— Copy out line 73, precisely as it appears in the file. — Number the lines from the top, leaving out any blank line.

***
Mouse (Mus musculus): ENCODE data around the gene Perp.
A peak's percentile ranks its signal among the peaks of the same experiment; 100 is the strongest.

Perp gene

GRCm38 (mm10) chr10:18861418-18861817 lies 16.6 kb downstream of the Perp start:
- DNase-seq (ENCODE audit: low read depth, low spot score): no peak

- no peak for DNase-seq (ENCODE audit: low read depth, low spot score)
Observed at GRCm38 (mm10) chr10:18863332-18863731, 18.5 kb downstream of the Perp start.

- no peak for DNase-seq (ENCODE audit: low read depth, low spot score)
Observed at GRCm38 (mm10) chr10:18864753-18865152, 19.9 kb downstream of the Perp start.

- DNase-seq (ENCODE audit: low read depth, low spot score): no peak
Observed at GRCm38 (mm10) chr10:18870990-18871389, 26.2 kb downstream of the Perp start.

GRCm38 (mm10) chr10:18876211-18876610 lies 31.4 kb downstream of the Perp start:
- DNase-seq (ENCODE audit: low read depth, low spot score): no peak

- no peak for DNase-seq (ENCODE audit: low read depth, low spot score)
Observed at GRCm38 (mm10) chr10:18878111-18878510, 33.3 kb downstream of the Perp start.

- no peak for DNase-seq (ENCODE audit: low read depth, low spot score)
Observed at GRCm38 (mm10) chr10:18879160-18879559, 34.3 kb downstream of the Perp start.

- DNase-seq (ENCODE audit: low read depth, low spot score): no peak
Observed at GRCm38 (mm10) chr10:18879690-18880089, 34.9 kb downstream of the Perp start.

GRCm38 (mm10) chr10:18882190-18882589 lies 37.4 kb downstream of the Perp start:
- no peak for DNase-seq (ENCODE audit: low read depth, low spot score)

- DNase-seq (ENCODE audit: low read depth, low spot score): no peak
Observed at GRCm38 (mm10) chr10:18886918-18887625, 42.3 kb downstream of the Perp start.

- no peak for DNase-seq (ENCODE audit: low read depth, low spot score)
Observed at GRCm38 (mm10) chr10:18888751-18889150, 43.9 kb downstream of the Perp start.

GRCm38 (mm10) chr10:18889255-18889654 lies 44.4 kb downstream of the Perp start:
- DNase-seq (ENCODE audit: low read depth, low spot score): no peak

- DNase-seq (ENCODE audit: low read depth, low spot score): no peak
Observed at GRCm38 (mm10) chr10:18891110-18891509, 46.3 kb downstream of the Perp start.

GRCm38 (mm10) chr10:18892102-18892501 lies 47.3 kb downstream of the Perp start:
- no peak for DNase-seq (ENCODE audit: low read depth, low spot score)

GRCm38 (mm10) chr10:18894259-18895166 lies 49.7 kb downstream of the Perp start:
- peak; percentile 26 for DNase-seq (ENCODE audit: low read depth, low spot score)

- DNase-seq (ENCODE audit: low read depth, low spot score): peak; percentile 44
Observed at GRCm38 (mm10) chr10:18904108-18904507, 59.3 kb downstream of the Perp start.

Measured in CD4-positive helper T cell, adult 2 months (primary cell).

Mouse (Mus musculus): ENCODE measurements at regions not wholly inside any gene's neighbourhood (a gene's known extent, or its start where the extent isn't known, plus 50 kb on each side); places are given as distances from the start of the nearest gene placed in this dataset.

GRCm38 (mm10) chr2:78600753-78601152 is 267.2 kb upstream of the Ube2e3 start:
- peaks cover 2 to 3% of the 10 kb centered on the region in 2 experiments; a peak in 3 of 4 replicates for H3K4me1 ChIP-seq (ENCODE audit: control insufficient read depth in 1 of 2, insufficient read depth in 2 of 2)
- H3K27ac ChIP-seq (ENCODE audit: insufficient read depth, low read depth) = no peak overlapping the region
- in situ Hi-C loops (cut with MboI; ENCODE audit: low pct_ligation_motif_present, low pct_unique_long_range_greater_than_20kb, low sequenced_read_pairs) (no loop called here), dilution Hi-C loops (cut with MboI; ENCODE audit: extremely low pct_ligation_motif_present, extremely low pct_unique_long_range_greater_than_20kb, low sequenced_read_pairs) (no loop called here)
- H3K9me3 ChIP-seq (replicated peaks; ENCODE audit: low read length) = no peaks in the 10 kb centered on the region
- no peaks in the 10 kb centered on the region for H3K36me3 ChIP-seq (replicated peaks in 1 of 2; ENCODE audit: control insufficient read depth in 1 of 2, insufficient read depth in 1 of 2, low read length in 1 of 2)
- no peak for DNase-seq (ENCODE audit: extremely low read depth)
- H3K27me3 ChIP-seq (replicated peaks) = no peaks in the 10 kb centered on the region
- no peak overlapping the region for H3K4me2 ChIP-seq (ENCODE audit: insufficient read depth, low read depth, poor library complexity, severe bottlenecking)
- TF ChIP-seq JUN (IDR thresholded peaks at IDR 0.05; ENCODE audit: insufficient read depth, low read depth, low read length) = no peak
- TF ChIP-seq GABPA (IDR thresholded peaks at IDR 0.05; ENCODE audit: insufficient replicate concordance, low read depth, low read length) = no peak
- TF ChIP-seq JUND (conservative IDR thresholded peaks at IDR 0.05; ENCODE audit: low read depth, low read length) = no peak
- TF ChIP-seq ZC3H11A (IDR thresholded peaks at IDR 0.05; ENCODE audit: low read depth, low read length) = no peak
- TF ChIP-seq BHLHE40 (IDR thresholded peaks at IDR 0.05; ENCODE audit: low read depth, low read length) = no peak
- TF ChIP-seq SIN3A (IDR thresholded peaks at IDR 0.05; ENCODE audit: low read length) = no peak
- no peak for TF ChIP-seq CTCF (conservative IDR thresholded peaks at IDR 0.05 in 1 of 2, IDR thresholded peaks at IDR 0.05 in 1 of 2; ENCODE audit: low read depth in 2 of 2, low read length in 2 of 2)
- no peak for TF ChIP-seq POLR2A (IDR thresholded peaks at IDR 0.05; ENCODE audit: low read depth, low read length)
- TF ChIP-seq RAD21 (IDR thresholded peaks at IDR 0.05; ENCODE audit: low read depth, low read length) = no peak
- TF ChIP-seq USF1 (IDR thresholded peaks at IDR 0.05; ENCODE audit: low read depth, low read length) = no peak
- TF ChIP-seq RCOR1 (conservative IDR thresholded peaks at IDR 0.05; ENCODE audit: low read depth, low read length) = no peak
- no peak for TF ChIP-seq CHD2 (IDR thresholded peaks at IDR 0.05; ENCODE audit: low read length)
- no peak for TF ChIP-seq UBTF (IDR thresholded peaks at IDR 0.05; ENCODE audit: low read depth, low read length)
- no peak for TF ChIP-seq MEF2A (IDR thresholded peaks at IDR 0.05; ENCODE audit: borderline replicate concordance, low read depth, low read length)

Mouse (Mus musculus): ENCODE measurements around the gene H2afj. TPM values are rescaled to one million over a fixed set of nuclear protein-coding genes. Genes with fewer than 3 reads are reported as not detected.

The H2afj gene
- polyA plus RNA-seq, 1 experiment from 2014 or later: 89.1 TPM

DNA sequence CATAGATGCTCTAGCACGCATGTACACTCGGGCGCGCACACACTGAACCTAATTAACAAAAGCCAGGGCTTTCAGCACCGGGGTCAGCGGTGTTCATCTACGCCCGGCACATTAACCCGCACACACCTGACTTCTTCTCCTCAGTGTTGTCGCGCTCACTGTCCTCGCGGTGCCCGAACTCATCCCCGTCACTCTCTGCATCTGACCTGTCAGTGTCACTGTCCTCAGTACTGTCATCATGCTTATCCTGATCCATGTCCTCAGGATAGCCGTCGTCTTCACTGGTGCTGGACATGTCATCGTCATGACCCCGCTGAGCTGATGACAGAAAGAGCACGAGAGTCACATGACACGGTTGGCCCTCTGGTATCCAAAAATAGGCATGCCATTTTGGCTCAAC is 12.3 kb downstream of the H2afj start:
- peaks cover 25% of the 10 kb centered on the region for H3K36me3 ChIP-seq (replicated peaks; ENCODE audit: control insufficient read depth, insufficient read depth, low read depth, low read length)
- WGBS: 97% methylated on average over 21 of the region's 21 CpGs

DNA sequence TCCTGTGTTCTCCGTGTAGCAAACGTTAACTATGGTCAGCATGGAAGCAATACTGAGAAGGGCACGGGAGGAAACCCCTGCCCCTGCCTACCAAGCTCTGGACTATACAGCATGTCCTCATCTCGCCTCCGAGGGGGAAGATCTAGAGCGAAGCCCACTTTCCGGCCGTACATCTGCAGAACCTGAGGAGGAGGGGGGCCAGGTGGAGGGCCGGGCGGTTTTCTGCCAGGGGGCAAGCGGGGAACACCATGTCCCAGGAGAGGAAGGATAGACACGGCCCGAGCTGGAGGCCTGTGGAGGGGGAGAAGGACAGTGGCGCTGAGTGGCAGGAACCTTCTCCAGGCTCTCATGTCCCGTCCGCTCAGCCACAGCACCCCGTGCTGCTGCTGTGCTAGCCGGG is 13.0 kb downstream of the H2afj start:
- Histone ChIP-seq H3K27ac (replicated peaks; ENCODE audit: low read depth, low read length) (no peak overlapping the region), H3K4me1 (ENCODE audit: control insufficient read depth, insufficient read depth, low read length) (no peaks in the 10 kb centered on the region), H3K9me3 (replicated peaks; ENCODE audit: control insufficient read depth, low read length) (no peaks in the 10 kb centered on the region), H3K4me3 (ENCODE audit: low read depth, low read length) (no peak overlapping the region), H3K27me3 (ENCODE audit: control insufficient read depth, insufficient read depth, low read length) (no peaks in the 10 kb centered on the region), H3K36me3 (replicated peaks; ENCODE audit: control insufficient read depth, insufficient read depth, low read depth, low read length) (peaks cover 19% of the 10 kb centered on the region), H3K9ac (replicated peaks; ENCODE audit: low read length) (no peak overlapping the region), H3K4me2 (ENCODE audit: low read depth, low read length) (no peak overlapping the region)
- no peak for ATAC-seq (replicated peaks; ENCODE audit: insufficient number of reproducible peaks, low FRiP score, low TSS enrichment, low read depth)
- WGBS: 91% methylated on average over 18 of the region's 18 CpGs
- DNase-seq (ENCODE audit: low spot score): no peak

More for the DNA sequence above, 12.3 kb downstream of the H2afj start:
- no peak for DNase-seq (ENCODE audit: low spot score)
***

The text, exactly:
- no peak for DNase-seq (ENCODE audit: low spot score)